He served as a director for several years and is an asset to the organization. Carl always attends as many of the fiddle contests as possible, and is usually responsible for a lot of the great jam sessions everyone loves to hear. Fiddle music is a very important part of Carl’s life, from the fellowship of other musicians to the fiddling itself, with the traditional breakdowns being where his heart lies. Carl grew up in an atmosphere of fiddle music, and through his life he has carried on the tradition. Carl is definitely a genuine Texas Fiddler.

Gordon W. Townsend

Kenneth Henneke 2006

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Kenneth Henneke
Inducted in 2006

Kenneth Henneke was born in Hallettsville, Texas to Fred and Hattie Tiemann Henneke. He was the youngest of four children: The oldest brother, Fred Henneke Jr., lost his life on December 16,1944 at the Battle of the Buldge; Dickie Henneke resides in Vsetin, Texas; and sister, Thelma Mikulenka, resides in Hallettsville. In 1961 Kenneth married Annie Mae Kallus of Hallettsville. Together they were blessed with five children: Randall Karl, who died at six weeks, Donna Lynn who married Michael Tater of Inez. Warren married Lisa Koncaba of Hallettsville. Amy married Bobby Machicek of Hallettsville. The youngest is Brian, who married Mary Gail Kuester and lives in Yoakum.

Back in the late 60’s and early 70’s Kenneth Henneke was appointed to the lector position of the Knights of Columbus Council #2433, which provided programs and entertainment for the monthly council meetings. Loving music, Kenneth would often recruit some of our local musicians, Frank Zaruba, Harry Hruzik and Richard Staha, to entertain their brother Knights, and e veryone loved it. At the same time, the neighboring community of Ezzell sponsored a fiddle jam session every year at theirl Community Center. Frank Zaruba, who would attend each year, was amazed at the success of the event, and at the next KC meeting, Frank approached Kenneth with the idea of throwing such an event of their very own. Kenneth agreed and suggested a state championship fiddling contest. Kenneth made contact with a good friend who also loved fiddle music, Mr. Cliff Fryer, who loved the idea and even put up the 1 st place prize money of $100. At one of the KC council meetings in the fall of 1970, Kenneth made a motion that the Knights of Columbus sponsor a new project, the Texas State Champion Fiddling Contest.

The proceeds would go towards the building of a new Knights of Columbus Hall, Frank Zaruba 2 nd the motion and the motion carried. Shortly afterwards, Frank came up with a more upbeat and catchy name, The Texas State Championship Fiddlers’ Frolics. Frank, Kenneth, Cliff and Velda, realizing that they had taken on a little more than they expected, became the co-founders and co- chairmen of the Fiddlers’ Frolics. Kenneth, not knowing a stranger, was selected to promote the event. He would handle advertisement and additional entertainment for the weekend.

First on the agenda was to set a date for the 1 st Texas State Championship Fiddlers’ Frolics. The co-founder’s decided on the 4 th Saturday in April. The latter part of April would provide comfortable spring weather and the Lavaca County countryside would be blanketed with beautiful wildflowers for all traveling to the contest to enjoy. The first ever Texas State Championship Fiddlers’ Frolics’ was held on April 24, 1971, at Weid Hall, just west of town. The Friday night preceding the Saturday contest would be a hospitality night for all the musicians and families who traveled to Hallettsville for the contest. This night proved to be a huge hit. It was the time when the knights could meet the contestants and their families, the musicians could jam and all could enjoy refreshment. Many new friendships were made at this “jam session” and to this day it is a reunion looked forward to each year. Saturday began the fiddling competition. A country-western dance followed after the contest on Saturday night. The first year a Hallettsville native performed, Miss Martha Lynn Head, who had her own band and country-western television show during these years. The problem was that she did not get to take the stage until 11:00 that night, as the fiddle contest had gone until almost 10:30.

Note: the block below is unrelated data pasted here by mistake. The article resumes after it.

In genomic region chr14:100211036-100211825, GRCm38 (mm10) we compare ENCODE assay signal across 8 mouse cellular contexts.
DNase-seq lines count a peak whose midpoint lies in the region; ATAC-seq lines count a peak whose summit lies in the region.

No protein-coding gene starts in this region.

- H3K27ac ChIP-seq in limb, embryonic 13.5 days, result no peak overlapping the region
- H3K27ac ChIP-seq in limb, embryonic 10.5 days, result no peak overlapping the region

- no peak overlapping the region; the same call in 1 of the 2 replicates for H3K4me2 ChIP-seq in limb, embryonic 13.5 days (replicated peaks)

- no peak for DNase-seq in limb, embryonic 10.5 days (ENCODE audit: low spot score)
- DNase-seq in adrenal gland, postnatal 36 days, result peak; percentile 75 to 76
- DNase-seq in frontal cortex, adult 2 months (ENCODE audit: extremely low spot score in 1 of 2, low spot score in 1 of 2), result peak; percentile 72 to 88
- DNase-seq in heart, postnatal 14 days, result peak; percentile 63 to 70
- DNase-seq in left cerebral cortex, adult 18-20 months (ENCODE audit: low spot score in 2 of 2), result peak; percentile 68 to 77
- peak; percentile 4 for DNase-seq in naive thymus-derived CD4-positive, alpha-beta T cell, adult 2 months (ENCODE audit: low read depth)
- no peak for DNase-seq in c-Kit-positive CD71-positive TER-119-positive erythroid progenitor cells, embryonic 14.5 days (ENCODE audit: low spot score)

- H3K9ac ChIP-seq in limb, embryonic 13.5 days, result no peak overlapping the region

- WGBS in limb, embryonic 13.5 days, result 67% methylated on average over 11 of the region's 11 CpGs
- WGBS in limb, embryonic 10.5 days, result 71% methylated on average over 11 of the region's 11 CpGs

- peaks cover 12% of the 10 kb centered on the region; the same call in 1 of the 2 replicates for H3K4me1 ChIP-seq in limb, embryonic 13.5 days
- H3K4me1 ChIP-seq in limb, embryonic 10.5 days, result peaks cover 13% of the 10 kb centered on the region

For many years to come, the co-founders, and, occasionally, their wives, made the rounds to every fiddle contest they could find across the state of Texas in order to promote the Fiddlers’ Frolics. It was in doing so that they found many great fiddlers and guitar pickers. They invited them to come jam at the Frolics and enter the Fiddling Contest. The more they promoted the Frolics’, the more the competition grew into the prestigious contest that it is today. There were countless trips to radio and television stations, as well as newspaper interviews. They would jump at the chance to play for any media that would have them come to share their love for a true American pastime. Early on, they invited constructive input from fellow knights, fiddlers, guitar pickers and fans of the contest. They strongly feel that the contest has grown into what it is today due to their interaction with all who attend this weekend, many hours of service by the devoted knights, and the wonderful families who support them. Over the years, numerous individuals, sponsors and the great city of Hallettsville have contributed greatly to the success of the Frolics. Thanks to the help of so many great people, part of America’s heritage is celebrated each year at Hallettsville’s very own Texas State Championship Fiddlers’ Frolics.

Frank Zaruba 2006

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Frank Zaruba
Inducted in 2006